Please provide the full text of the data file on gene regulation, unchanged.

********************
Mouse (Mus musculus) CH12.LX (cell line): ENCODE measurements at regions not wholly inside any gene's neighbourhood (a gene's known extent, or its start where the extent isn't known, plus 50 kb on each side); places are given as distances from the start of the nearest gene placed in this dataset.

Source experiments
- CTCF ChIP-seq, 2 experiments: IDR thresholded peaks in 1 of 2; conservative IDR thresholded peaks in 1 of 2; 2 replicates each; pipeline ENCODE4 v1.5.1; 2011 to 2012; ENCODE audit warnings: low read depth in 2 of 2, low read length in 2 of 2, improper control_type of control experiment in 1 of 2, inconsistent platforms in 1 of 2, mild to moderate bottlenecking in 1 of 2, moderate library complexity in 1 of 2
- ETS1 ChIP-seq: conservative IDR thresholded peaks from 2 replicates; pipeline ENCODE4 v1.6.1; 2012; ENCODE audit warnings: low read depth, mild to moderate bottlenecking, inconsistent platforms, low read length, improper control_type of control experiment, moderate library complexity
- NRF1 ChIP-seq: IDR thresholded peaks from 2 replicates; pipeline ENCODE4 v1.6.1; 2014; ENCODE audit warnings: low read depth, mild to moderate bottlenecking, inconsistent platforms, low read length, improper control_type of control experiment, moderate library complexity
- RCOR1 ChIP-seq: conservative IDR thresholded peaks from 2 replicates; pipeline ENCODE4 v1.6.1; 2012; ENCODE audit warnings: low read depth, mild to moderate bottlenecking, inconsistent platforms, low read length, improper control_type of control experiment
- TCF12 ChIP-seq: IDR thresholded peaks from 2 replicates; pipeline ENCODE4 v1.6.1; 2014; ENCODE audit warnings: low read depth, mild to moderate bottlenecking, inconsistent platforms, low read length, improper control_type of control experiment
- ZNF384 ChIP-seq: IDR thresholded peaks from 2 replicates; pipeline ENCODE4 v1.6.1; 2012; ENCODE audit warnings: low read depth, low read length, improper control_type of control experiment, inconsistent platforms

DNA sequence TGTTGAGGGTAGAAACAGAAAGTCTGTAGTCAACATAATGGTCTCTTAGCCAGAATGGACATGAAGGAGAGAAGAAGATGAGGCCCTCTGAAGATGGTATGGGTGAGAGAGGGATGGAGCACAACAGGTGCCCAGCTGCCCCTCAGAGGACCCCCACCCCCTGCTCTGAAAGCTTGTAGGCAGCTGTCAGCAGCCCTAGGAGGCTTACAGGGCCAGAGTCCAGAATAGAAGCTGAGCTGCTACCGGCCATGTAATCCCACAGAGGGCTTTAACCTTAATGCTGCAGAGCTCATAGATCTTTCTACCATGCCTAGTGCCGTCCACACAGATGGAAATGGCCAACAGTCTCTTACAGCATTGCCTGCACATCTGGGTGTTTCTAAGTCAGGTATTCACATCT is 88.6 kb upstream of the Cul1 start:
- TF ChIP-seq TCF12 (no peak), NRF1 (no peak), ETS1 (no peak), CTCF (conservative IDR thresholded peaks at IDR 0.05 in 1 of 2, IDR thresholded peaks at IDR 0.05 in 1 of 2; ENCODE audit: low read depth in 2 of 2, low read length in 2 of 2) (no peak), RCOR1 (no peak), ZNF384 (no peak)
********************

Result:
Mouse (Mus musculus) CH12.LX (cell line): ENCODE measurements at regions not wholly inside any gene's neighbourhood (a gene's known extent, or its start where the extent isn't known, plus 50 kb on each side); places are given as distances from the start of the nearest gene placed in this dataset.

Source experiments
- CTCF ChIP-seq, 2 experiments: IDR thresholded peaks in 1 of 2; conservative IDR thresholded peaks in 1 of 2; 2 replicates each; pipeline ENCODE4 v1.5.1; 2011 to 2012; ENCODE audit warnings: low read depth in 2 of 2, low read length in 2 of 2, improper control_type of control experiment in 1 of 2, inconsistent platforms in 1 of 2, mild to moderate bottlenecking in 1 of 2, moderate library complexity in 1 of 2
- ETS1 ChIP-seq: conservative IDR thresholded peaks from 2 replicates; pipeline ENCODE4 v1.6.1; 2012; ENCODE audit warnings: low read depth, mild to moderate bottlenecking, inconsistent platforms, low read length, improper control_type of control experiment, moderate library complexity
- NRF1 ChIP-seq: IDR thresholded peaks from 2 replicates; pipeline ENCODE4 v1.6.1; 2014; ENCODE audit warnings: low read depth, mild to moderate bottlenecking, inconsistent platforms, low read length, improper control_type of control experiment, moderate library complexity
- RCOR1 ChIP-seq: conservative IDR thresholded peaks from 2 replicates; pipeline ENCODE4 v1.6.1; 2012; ENCODE audit warnings: low read depth, mild to moderate bottlenecking, inconsistent platforms, low read length, improper control_type of control experiment
- TCF12 ChIP-seq: IDR thresholded peaks from 2 replicates; pipeline ENCODE4 v1.6.1; 2014; ENCODE audit warnings: low read depth, mild to moderate bottlenecking, inconsistent platforms, low read length, improper control_type of control experiment
- ZNF384 ChIP-seq: IDR thresholded peaks from 2 replicates; pipeline ENCODE4 v1.6.1; 2012; ENCODE audit warnings: low read depth, low read length, improper control_type of control experiment, inconsistent platforms

DNA sequence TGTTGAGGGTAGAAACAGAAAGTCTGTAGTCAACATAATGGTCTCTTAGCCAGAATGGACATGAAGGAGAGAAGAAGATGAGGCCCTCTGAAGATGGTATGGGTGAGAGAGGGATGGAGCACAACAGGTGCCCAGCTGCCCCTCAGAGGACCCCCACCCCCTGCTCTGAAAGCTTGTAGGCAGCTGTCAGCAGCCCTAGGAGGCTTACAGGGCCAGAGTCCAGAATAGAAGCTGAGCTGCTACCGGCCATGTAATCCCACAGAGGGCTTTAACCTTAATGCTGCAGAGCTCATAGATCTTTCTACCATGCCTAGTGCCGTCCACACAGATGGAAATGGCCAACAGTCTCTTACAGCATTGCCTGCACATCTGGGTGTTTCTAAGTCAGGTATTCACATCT is 88.6 kb upstream of the Cul1 start:
- TF ChIP-seq TCF12 (no peak), NRF1 (no peak), ETS1 (no peak), CTCF (conservative IDR thresholded peaks at IDR 0.05 in 1 of 2, IDR thresholded peaks at IDR 0.05 in 1 of 2; ENCODE audit: low read depth in 2 of 2, low read length in 2 of 2) (no peak), RCOR1 (no peak), ZNF384 (no peak)